In an Ezra Klein interview with CEA Chair Christina Romer, he asks:
“One of the things that struck me in the report is that the health-care discussion tends to be thought of in terms of insurance coverage. But this report located more of the key reforms specifically around providers and provider incentives. Want to say a word on that?”
And she replies:
“There are, as we document in the report, real market failures in the provision of insurance. We’ve been dealing with this for a long time. The problem of adverse selection is one of the main reasons we have Medicare. We were finding back in the 1950s that older people were having a really hard time getting insurance at an actuarially fair rate. And now, I have to confess, I’ve lost my train of thought. What was the question? [Laughs].”
I’m not laughing. In traditional insurance markets, adverse selection describes the process whereby LOWER RISK individuals opt out of insurance pools due to information asymmetries (i.e. they know more about their own risk than 3rd party insurers do). When individuals know more about their own risks than 3rd parties (let’s assume perfect lack of information on the 3rd party’s behalf), then insurers must charge premiums that reflect the average expected value of reimbursements over the life of the policy across all insured customers. Thus, if you know yourself to be lower risk (in the health care field, that means healthier) that kind of a premium is actually more costly than it would be to self-insure. So, acting rationally, you choose to forego formal insurance. That leaves the remaining insured pool a little more risky than before, which means insurers would have to charge higher premiums to cover their costs, which in turn encourages still healthy people, but less so than the first to opt-ou, to opt-out as well, leaving the remaining insured pool even less health and higher risk, requiring higher premiums, encouraging more people to opt out … and the whole entire insurance market “unravels.”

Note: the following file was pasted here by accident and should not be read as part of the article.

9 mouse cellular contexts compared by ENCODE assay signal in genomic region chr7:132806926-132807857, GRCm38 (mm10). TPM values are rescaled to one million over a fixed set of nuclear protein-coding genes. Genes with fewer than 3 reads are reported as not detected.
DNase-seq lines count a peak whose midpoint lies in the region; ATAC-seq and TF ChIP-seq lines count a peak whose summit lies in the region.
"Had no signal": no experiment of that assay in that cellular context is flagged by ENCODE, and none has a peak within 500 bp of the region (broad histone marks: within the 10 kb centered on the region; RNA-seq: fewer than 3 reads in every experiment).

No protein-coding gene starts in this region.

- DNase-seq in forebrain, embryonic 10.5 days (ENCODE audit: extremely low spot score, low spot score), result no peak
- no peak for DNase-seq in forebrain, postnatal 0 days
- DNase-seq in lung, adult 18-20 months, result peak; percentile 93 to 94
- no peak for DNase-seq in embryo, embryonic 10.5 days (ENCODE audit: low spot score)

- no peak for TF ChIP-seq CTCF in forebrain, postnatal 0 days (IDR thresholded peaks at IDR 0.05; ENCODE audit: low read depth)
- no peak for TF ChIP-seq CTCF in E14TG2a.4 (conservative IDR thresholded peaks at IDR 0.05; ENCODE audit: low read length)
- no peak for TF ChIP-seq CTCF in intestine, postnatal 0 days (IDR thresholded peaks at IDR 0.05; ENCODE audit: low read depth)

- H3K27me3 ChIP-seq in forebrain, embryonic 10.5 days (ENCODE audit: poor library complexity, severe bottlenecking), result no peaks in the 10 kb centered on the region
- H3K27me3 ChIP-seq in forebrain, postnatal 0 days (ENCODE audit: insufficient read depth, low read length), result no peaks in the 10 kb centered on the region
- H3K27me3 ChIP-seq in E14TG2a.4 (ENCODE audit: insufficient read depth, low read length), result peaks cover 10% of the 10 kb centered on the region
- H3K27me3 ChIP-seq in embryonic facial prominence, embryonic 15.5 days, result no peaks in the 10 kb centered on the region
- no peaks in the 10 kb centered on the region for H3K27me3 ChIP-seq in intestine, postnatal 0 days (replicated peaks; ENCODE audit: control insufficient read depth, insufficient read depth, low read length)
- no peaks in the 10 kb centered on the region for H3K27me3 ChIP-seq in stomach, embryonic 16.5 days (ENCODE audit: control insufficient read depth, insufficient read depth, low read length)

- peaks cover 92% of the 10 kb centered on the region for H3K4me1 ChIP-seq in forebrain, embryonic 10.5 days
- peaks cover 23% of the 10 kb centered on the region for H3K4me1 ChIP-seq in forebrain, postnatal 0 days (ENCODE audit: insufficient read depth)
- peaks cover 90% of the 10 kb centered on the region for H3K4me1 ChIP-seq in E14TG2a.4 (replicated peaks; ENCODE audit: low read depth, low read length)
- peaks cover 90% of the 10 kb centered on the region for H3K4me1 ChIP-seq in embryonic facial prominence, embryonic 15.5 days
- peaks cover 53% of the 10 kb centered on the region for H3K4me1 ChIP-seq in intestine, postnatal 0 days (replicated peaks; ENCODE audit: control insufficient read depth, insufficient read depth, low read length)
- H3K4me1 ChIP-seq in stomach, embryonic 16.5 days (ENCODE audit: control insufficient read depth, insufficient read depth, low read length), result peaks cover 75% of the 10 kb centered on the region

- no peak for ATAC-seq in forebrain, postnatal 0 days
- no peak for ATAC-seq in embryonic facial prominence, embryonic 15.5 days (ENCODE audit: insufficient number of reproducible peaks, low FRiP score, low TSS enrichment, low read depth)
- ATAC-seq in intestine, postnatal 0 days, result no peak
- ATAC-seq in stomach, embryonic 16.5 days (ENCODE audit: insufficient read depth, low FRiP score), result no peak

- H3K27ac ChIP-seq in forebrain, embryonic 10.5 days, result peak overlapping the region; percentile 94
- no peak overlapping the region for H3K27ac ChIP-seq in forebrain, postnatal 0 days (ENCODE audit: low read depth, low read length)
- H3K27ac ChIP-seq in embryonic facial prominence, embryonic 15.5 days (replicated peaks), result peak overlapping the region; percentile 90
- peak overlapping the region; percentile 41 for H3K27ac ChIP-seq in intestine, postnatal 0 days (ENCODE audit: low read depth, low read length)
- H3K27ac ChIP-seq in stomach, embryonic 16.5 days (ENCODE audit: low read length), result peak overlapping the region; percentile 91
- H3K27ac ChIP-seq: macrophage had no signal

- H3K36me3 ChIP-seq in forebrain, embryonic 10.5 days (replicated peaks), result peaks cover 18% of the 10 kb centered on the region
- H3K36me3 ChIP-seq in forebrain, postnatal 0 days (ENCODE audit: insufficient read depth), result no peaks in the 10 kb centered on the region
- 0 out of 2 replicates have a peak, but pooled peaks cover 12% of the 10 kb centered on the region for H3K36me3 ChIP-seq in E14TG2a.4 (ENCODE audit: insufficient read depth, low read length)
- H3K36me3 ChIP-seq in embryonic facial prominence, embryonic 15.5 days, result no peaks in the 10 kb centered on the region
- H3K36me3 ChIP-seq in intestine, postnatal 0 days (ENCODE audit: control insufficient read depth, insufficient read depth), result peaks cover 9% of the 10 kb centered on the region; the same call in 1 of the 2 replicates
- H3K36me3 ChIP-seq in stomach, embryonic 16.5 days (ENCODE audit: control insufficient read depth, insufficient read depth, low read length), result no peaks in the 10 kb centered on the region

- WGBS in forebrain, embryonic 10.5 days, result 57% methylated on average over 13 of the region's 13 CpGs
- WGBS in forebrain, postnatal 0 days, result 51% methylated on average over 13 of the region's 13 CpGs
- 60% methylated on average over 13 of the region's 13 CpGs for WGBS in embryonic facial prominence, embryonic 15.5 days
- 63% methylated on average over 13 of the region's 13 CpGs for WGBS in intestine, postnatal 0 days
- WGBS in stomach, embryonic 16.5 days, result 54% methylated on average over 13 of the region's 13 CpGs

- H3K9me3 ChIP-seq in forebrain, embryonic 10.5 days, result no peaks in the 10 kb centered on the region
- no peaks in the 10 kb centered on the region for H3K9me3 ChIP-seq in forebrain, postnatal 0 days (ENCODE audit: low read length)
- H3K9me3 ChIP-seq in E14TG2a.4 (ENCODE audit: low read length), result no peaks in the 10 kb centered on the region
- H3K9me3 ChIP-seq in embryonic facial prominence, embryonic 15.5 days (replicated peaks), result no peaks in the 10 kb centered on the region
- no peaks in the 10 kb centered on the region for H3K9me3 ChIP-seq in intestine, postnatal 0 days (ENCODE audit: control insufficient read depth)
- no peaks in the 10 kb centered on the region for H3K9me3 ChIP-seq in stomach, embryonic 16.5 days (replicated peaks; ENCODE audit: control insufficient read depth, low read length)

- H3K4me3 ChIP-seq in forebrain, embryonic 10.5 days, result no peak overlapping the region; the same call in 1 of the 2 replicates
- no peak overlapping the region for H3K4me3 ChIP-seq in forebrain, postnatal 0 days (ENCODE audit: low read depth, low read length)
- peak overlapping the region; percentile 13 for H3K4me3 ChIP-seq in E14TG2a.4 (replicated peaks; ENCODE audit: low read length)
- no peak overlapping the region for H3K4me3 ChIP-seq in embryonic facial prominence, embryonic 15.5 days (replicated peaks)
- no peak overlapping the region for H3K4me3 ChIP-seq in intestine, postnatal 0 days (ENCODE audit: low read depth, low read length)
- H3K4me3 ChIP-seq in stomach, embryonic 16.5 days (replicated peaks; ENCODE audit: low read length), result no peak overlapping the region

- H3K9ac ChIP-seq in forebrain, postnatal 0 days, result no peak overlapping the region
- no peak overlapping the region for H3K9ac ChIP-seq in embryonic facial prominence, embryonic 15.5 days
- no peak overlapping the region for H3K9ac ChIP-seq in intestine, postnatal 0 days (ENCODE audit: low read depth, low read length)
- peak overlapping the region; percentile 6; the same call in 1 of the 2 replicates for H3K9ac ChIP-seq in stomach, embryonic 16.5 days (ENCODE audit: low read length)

In other words, the invisible hand turns to thumbs in the presence of imperfect information as I describe above. The “problem” is that the less-risky population does without insurance, even though there is a price that they would pay and wish to have the insurance, and those folks that are insured are the riskiest – leaving a high-cost, low-coverage pool. Ms. Romer has my head spinning for two reasons.
I am as sure that the reason for Medicare is a market-failure problem as I am able to solve the Reimann riddle. Yep, it was market-failure. It had nothing to do with massive intergenerational wealth transfers to politically powerful voting blocs. And it’s super-encouraging to see a major White House economic advisor sitting down to read a book by Tom Daschle as the first one after being appointed to such a position. You know, an Air Force vet, former-Senator, paid-health care lobbyist and advocate for universal coverage with all that health care and economics training is exactly the person she should be reading. Maybe I should assign the darn thing to my economics students next year?